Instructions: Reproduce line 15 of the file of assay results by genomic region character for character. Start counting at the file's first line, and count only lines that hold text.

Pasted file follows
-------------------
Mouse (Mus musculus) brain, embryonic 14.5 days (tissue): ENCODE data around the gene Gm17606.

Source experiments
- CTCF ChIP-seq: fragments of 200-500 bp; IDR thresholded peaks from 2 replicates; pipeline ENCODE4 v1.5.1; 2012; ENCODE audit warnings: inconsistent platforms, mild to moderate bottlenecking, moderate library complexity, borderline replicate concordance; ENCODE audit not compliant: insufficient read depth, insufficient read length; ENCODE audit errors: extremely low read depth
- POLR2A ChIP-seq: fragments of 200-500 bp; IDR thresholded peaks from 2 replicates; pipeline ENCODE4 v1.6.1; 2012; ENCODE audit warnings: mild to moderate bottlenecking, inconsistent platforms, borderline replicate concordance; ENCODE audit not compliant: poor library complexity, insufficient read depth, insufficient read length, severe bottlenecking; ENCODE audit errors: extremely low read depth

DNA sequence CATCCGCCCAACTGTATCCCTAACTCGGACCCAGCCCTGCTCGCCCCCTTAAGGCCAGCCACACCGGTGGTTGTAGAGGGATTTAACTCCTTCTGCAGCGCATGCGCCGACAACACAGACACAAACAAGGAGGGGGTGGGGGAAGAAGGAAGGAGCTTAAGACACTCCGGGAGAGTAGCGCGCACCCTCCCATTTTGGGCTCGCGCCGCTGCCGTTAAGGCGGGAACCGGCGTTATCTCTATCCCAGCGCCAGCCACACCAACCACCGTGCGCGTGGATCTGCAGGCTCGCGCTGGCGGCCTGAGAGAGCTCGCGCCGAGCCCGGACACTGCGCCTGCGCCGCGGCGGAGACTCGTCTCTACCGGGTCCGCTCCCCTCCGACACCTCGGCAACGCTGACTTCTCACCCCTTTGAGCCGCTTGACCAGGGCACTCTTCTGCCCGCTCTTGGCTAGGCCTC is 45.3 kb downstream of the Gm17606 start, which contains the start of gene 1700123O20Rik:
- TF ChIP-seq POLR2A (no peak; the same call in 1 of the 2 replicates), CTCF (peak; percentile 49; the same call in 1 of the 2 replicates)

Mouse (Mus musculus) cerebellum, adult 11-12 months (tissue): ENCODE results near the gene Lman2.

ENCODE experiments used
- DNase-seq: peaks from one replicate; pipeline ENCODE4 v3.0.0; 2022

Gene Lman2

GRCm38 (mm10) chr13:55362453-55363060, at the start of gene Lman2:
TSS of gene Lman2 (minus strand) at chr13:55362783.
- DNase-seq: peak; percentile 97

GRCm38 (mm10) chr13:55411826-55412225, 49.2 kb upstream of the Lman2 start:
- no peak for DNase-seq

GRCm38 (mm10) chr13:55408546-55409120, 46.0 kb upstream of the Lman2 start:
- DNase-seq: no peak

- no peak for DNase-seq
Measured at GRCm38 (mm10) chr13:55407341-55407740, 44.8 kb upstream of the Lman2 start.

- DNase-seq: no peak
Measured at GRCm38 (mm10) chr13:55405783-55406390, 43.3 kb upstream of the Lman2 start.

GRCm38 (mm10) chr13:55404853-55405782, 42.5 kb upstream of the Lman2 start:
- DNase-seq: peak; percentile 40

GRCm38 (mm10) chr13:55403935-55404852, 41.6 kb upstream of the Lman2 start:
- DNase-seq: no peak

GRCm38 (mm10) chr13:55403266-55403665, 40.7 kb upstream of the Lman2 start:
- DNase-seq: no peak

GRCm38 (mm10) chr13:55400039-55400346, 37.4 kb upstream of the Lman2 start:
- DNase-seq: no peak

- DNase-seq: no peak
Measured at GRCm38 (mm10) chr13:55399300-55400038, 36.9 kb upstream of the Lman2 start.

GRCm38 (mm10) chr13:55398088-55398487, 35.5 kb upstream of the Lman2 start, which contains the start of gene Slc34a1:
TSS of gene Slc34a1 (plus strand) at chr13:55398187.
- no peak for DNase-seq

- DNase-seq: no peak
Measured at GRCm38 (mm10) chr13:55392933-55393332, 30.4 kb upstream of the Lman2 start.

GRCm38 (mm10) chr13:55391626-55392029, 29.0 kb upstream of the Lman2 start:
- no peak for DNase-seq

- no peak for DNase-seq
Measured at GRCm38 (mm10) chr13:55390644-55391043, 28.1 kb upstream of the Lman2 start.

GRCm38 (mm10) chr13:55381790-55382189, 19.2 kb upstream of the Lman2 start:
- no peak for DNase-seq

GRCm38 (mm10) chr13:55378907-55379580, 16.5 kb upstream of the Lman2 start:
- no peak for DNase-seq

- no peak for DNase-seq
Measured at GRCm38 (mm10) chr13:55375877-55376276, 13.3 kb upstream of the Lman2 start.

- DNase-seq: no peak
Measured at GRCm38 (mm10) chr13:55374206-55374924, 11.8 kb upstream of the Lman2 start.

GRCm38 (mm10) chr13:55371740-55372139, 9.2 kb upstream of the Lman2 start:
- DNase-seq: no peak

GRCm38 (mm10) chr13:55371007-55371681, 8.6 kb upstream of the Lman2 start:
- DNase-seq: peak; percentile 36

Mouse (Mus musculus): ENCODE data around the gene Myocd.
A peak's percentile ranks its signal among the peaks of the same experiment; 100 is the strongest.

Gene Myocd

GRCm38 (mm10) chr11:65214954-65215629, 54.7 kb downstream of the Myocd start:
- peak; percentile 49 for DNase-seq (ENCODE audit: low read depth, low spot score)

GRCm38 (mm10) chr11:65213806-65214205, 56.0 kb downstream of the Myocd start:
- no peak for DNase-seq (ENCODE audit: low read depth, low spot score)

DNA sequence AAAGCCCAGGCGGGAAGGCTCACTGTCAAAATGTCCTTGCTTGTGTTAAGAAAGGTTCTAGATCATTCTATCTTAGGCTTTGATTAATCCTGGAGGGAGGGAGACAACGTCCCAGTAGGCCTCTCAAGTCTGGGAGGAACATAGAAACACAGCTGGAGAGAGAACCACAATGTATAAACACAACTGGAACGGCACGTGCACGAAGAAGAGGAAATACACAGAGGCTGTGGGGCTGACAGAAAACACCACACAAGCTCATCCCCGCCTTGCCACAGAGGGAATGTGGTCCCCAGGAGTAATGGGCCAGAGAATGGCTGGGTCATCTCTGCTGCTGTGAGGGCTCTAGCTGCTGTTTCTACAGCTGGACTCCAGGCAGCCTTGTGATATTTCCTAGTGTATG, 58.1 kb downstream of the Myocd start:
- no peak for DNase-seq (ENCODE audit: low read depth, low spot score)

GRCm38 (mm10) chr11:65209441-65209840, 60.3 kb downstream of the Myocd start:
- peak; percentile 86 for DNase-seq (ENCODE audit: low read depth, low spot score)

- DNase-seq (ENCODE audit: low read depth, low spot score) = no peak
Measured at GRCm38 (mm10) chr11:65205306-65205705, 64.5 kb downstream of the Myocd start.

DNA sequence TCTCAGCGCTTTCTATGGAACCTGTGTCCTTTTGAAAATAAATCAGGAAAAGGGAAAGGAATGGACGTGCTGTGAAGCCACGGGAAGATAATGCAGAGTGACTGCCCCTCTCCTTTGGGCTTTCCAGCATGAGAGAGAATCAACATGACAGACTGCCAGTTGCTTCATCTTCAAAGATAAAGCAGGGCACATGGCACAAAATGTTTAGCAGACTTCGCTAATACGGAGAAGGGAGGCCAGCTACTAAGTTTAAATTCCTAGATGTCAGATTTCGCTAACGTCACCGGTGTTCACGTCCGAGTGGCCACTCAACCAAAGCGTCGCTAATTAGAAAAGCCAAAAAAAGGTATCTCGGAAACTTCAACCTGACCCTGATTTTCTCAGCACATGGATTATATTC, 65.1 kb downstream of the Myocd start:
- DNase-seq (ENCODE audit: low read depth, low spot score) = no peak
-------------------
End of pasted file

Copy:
- no peak for DNase-seq